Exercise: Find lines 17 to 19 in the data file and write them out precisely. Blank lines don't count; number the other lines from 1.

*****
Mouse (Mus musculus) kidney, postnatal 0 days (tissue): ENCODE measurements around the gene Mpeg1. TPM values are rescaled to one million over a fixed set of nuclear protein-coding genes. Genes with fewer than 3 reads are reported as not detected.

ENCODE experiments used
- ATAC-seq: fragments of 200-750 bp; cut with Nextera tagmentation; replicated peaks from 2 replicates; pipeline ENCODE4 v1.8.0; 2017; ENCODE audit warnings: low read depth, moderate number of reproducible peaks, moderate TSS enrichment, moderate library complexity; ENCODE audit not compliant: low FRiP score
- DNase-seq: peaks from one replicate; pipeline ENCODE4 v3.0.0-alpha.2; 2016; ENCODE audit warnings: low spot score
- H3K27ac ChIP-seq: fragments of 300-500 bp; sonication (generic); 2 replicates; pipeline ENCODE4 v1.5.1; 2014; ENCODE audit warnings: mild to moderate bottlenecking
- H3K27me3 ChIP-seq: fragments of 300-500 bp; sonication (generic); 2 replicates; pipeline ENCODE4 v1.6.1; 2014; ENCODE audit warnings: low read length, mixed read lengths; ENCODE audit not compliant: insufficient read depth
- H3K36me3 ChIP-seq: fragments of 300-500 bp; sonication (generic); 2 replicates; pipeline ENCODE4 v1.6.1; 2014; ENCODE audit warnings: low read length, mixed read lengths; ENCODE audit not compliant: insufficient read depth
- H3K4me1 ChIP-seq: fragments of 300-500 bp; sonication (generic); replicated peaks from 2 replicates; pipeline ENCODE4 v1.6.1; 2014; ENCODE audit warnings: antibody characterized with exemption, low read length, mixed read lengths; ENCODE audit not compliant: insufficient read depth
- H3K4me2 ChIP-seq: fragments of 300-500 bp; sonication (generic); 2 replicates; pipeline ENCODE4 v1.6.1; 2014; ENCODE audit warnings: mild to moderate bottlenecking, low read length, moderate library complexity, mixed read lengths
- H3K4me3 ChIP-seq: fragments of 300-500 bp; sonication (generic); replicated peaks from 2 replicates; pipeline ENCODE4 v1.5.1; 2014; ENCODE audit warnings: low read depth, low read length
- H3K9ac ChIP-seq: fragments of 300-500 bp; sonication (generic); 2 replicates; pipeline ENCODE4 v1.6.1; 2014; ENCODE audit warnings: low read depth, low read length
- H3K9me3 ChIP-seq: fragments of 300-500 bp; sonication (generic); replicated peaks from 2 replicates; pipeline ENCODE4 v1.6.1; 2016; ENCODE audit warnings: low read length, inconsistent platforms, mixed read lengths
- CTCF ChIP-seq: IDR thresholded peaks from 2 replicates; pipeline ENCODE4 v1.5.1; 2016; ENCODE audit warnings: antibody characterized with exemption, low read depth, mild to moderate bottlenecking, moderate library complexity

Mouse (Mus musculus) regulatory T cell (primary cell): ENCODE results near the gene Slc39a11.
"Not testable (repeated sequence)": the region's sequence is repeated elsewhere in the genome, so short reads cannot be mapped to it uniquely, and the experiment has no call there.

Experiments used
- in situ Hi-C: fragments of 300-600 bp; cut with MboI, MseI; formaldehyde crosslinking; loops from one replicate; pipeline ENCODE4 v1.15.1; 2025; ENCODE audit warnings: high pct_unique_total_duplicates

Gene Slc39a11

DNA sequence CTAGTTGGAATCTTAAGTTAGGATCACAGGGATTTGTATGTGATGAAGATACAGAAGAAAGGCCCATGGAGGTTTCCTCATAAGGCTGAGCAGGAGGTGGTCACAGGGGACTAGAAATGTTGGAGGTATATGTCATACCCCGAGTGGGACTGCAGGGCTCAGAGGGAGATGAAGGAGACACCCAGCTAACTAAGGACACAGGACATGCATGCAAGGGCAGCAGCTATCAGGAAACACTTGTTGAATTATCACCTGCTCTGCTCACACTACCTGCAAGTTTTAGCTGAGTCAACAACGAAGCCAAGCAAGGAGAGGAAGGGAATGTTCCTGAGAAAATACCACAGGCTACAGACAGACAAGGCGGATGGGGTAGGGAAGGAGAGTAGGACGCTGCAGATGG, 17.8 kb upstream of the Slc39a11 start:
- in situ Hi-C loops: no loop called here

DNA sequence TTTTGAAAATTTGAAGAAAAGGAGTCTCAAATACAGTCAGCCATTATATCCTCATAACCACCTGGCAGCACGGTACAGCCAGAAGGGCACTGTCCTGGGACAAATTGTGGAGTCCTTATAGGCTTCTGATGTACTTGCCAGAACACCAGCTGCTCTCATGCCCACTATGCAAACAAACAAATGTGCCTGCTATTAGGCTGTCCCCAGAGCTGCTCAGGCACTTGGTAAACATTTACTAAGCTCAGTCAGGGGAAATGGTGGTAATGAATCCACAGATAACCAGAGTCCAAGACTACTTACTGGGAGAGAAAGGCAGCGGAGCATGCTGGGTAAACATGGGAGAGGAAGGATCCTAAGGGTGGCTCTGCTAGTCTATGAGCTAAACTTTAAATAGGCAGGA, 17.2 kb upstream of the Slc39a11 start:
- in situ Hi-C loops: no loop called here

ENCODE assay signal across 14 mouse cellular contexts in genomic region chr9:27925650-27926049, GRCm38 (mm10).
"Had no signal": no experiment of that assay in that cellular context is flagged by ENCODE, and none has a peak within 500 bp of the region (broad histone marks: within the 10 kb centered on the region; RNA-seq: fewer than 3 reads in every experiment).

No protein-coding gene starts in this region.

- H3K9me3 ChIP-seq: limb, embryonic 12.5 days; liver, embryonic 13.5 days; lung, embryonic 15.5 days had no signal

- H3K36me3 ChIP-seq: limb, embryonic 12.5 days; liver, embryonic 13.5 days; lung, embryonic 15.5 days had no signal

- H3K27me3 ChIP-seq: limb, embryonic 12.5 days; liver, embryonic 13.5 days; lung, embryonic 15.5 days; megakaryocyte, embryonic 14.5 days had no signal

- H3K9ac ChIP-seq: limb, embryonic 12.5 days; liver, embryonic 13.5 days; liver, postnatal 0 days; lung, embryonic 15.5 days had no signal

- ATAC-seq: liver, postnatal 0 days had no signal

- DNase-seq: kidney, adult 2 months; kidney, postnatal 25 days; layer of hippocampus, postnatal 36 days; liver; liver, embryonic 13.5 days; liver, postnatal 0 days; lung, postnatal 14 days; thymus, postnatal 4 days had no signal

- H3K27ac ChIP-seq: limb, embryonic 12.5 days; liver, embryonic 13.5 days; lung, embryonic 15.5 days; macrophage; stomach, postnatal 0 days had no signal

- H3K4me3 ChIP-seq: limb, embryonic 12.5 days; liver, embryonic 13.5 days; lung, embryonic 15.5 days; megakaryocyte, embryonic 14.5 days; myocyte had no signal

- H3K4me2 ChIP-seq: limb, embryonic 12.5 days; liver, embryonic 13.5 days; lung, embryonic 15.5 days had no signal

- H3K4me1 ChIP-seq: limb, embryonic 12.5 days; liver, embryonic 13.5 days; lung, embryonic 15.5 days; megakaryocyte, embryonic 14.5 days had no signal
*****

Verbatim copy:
- in situ Hi-C: fragments of 300-600 bp; cut with MboI, MseI; formaldehyde crosslinking; loops from one replicate; pipeline ENCODE4 v1.15.1; 2025; ENCODE audit warnings: high pct_unique_total_duplicates

Gene Slc39a11

DNA sequence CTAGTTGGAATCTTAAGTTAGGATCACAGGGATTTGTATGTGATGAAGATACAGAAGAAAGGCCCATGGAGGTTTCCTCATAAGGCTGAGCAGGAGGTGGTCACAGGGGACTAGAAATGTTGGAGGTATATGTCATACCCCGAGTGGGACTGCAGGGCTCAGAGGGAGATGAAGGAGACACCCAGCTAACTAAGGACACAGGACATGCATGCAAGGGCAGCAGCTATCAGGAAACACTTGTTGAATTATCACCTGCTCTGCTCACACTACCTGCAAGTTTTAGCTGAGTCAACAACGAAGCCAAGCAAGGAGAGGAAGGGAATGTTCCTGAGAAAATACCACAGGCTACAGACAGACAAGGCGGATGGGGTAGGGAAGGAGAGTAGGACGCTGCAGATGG, 17.8 kb upstream of the Slc39a11 start: